3.Progress Report
The goal of this project is to use molecular technologies to understand how STEC, Campylobacter, and Listeria monocytogenes, become resistant to food-related stresses and to uncover the genetic basis of their disease causing potential (virulence). Researchers at the ARS in Wyndmoor, PA are investigating a variety of strains of each pathogen isolated from cases of human illness, and from food, animals, and the environment by comparative analyses to understand which genes and proteins are necessary to survive stresses encountered in food environments and to cause human illness. Also, genes that are biomarkers of virulence and genes specific to E. coli serogroups are being utilized to develop methods for STEC detection and for developing methods for molecular serotyping of E. coli. The USDA FSIS has begun monitoring for non-O157 STEC serogroups of major public health significance in ground beef. ARS researchers in Wyndmoor, PA developed methods for detection and isolation of the non-O157 STEC, which are being used in national surveys by the FSIS to determine the presence of these important emerging pathogens in beef. Researchers in Wyndmoor have also made substantial progress in understanding the genes that are important for STEC virulence by comparative analyses using DNA microarrays and by using bioinformatics techniques. Studies to examine acid tolerance of a variety of STEC strains have also been initiated, and platforms for molecular serotyping of E. coli are being developed since the DNA sequences of sets of genes important for identification of the ca. 180 different serogroups of E. coli were determined. The effect of food-grade polyphosphates, added to processed chickens to enhance moisture retention, on survival of Campylobacter was assessed. Polyphosphates enhanced the survival of Campylobacter during typical poultry processing and storage conditions; therefore, their use increases the opportunity for disease via cross contamination or by consumption of improperly cooked chicken. Polyphosphates caused subtle pH shifts of poultry exudates resulting in a more optimal pH for Campylobacter growth; however, use of some polyphosphates was less of a food safety risk. Studies to understand the effects that polyphosphates and pH changes have on Campylobacter survival in chicken at the molecular level are ongoing. This work provides information to the poultry industry to help in understanding how to control growth and survival of Campylobacter. Although there has been considerable microbiological research aimed at understanding stress responses for L. monocytogenes in foods, there is only a rudimentary understanding of these responses at the molecular level, which is needed to design effective control strategies. ARS researchers in Wyndmoor have made substantial progress in molecular studies to understand the growth of L. monocytogenes in apple juice and other foods and to determine the dose responses of nisin (a compound known as a bacteriocin that inactivates L. monocytogenes under certain conditions), and they have begun to obtain a collection of strains from various sources to study virulence in L. monocytogenes.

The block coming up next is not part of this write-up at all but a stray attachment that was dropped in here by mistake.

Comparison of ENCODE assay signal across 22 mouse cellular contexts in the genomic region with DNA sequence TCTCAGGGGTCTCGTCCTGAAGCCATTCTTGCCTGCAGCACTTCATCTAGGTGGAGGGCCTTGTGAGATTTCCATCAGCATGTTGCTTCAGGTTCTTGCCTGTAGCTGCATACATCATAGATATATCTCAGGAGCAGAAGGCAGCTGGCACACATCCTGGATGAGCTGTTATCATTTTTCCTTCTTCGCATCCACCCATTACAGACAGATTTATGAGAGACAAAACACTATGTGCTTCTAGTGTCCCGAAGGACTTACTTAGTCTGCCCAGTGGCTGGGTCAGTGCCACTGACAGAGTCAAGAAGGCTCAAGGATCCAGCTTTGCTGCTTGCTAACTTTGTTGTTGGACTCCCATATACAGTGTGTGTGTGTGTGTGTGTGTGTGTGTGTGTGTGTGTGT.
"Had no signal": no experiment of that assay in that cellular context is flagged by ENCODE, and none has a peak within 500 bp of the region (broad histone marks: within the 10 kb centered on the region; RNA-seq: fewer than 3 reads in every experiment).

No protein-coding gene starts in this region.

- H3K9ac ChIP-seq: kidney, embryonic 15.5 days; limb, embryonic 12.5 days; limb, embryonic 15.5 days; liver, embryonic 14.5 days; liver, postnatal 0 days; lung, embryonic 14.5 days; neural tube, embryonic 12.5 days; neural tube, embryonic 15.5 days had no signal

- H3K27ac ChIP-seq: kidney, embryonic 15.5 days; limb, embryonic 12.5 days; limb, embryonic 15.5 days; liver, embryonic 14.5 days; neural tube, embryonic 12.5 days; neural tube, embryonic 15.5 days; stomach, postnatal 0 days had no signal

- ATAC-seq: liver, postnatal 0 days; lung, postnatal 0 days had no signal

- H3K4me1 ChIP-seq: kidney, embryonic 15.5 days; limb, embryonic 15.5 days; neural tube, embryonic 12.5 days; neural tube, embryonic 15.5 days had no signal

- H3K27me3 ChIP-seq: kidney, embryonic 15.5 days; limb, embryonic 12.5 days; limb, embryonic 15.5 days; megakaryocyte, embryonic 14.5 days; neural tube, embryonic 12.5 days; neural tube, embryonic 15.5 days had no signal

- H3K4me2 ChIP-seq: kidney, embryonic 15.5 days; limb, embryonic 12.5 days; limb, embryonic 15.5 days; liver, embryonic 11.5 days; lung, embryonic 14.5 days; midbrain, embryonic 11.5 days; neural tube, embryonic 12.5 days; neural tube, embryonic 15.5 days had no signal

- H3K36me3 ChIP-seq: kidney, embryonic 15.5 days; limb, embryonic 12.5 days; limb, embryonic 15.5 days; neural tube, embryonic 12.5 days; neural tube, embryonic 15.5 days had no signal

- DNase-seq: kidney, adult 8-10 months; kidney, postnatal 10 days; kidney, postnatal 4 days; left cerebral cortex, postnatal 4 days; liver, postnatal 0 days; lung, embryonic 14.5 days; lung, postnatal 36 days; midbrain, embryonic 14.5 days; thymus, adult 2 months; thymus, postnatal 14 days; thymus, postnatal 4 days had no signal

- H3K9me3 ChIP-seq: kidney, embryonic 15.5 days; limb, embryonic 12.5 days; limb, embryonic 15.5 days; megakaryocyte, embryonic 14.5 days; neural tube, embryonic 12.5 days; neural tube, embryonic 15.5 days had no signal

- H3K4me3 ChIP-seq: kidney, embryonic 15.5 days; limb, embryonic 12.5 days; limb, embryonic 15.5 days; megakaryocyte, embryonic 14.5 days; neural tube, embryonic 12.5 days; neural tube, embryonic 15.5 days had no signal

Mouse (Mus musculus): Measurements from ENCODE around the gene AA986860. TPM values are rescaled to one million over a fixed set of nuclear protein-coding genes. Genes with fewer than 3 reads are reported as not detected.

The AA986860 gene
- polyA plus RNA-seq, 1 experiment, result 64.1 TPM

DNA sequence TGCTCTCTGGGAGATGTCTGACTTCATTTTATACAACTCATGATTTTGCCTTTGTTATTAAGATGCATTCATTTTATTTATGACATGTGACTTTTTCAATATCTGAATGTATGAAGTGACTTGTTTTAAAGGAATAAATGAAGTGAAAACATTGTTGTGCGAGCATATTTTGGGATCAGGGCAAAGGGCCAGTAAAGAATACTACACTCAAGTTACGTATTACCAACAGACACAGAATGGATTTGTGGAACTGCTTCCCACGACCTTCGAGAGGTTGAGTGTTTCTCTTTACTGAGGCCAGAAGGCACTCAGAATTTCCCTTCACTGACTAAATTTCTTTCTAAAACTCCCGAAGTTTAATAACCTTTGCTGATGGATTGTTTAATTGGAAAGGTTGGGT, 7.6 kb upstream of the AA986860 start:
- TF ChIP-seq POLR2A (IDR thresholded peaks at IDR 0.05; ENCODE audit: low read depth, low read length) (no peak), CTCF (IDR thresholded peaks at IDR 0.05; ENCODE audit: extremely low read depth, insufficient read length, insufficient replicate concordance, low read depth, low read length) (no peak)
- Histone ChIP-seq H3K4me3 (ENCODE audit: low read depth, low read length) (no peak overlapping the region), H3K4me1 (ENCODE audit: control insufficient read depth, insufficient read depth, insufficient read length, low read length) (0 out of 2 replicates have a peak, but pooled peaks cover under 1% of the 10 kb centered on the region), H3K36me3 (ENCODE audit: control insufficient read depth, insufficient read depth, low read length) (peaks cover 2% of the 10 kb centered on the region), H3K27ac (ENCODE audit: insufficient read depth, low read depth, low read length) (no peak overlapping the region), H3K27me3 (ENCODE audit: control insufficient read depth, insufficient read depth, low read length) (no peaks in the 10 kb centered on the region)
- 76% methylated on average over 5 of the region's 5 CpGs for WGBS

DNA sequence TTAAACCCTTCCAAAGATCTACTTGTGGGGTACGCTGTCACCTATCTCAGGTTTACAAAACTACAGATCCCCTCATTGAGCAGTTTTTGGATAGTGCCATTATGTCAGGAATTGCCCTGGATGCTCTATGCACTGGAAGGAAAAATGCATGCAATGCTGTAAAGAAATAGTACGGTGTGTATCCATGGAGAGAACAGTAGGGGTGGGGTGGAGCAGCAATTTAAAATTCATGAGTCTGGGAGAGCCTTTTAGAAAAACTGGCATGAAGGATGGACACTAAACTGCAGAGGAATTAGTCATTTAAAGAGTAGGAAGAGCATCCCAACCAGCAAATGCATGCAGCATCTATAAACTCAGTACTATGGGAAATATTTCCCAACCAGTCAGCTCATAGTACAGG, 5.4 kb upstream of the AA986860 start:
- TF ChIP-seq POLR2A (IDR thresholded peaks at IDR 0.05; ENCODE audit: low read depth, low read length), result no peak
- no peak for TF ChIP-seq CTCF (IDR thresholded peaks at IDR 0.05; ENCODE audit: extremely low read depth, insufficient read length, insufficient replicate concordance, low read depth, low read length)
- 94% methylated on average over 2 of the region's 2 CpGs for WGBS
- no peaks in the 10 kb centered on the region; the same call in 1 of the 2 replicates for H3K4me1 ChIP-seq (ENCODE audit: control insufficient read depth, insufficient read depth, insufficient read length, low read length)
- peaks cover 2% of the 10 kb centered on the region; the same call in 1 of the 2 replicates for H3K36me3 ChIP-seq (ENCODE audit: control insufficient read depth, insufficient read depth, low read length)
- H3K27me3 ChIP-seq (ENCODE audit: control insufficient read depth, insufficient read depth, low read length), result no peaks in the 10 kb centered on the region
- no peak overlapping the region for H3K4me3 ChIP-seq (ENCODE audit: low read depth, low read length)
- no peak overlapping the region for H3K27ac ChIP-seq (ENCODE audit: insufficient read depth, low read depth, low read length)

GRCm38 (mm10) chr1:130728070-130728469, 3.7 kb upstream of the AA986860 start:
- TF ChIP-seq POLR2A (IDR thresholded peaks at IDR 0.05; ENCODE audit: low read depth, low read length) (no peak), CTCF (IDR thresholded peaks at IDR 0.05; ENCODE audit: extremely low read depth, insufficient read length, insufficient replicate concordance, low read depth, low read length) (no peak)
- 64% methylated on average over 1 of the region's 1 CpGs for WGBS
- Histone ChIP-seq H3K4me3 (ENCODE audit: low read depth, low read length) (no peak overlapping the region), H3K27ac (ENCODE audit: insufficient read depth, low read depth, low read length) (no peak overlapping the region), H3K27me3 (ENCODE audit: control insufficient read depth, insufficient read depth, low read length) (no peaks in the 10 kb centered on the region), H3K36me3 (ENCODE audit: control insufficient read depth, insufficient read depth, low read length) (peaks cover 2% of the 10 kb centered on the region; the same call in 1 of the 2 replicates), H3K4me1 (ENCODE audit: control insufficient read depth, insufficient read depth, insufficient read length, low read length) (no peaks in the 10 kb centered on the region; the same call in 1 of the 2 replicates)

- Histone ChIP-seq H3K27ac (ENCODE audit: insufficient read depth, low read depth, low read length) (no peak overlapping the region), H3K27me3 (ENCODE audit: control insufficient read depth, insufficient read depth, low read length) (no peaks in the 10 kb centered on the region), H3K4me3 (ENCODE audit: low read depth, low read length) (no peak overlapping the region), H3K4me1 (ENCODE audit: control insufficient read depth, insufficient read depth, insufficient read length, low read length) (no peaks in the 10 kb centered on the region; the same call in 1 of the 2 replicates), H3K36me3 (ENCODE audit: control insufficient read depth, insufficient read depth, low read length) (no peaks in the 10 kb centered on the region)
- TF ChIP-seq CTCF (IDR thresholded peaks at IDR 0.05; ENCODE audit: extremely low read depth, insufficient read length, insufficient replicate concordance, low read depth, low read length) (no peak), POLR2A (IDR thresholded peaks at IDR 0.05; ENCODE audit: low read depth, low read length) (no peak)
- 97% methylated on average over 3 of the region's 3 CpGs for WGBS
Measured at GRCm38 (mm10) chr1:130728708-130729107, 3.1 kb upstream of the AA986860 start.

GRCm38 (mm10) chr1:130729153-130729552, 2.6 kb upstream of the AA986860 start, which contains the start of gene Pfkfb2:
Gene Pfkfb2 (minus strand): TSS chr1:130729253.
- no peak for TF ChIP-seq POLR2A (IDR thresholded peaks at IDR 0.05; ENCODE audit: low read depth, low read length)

Last Modified: 8/27/2014